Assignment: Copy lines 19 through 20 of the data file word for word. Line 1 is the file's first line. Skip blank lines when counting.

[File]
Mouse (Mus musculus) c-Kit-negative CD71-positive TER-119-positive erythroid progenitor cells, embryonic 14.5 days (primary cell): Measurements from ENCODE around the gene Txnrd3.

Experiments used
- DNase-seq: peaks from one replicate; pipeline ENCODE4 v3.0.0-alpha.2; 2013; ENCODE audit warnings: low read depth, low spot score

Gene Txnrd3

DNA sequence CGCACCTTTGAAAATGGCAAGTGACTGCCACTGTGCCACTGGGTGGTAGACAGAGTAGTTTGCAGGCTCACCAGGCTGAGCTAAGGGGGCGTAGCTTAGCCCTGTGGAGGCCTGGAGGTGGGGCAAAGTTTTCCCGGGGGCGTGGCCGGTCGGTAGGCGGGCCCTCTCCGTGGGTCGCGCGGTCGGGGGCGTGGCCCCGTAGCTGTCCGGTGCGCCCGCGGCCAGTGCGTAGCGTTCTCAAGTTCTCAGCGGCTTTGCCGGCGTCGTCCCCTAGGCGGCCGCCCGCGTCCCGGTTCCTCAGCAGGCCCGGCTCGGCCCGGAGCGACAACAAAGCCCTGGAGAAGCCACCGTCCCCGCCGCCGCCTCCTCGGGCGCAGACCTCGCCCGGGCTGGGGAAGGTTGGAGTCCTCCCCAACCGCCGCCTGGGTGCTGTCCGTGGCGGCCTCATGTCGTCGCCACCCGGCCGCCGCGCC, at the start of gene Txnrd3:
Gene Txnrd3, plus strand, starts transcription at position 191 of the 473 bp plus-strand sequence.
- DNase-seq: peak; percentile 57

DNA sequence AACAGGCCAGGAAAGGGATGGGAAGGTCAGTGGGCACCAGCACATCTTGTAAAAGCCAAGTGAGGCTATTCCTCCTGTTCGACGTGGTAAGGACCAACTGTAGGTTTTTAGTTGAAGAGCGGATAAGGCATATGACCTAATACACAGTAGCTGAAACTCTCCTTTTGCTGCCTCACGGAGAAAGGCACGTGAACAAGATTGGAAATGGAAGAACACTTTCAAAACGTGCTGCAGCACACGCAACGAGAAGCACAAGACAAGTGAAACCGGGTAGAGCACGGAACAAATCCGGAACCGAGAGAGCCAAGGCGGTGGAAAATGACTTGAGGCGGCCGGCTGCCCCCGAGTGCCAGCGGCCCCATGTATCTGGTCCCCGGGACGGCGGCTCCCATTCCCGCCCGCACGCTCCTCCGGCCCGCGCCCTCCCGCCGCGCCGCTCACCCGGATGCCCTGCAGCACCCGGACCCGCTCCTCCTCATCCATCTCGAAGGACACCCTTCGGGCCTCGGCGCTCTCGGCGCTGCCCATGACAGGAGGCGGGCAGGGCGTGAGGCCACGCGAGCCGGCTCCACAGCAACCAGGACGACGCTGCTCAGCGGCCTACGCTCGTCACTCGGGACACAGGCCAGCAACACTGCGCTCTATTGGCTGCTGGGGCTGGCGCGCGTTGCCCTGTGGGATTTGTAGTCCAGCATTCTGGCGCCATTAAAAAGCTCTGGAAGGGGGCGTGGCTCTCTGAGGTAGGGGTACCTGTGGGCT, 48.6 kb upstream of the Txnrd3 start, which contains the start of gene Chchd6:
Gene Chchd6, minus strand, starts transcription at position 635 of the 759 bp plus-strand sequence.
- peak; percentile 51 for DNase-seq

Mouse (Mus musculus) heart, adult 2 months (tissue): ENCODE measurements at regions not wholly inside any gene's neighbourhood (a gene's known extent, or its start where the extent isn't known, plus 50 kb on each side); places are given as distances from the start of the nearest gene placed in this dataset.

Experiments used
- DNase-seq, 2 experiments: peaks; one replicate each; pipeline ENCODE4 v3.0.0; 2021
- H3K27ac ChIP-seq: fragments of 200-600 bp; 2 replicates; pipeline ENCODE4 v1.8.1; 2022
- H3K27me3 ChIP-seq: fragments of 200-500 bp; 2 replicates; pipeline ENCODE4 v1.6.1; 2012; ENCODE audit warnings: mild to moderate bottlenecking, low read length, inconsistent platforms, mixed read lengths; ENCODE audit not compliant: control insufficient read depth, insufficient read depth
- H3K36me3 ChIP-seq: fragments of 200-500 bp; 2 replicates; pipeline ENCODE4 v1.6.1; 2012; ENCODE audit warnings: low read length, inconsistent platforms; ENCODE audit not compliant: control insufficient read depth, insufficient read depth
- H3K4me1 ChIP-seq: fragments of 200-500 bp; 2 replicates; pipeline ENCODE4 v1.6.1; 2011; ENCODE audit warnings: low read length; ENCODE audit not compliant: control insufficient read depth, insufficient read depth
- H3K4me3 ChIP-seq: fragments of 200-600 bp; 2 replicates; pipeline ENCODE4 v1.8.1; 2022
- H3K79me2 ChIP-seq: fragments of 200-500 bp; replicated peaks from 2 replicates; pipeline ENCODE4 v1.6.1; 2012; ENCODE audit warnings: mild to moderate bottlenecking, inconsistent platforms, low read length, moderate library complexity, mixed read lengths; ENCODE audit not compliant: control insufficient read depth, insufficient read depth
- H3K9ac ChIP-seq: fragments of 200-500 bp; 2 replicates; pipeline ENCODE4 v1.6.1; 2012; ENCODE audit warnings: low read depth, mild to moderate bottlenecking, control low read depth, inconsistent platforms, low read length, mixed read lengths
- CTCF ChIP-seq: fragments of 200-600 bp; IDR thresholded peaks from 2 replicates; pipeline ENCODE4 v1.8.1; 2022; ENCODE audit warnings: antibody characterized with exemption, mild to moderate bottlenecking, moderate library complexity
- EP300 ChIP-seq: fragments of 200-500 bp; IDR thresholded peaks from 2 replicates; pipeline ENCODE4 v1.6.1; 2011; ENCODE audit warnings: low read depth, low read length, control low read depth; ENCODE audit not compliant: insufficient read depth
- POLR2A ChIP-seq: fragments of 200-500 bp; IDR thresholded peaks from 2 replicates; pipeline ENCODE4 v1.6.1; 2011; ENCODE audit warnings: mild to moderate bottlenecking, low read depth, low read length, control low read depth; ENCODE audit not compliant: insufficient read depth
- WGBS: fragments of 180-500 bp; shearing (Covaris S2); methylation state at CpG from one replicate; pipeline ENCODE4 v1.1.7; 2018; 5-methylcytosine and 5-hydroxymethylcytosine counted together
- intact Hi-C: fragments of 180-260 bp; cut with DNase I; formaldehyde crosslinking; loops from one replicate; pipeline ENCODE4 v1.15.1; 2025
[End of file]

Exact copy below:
- H3K79me2 ChIP-seq: fragments of 200-500 bp; replicated peaks from 2 replicates; pipeline ENCODE4 v1.6.1; 2012; ENCODE audit warnings: mild to moderate bottlenecking, inconsistent platforms, low read length, moderate library complexity, mixed read lengths; ENCODE audit not compliant: control insufficient read depth, insufficient read depth
- H3K9ac ChIP-seq: fragments of 200-500 bp; 2 replicates; pipeline ENCODE4 v1.6.1; 2012; ENCODE audit warnings: low read depth, mild to moderate bottlenecking, control low read depth, inconsistent platforms, low read length, mixed read lengths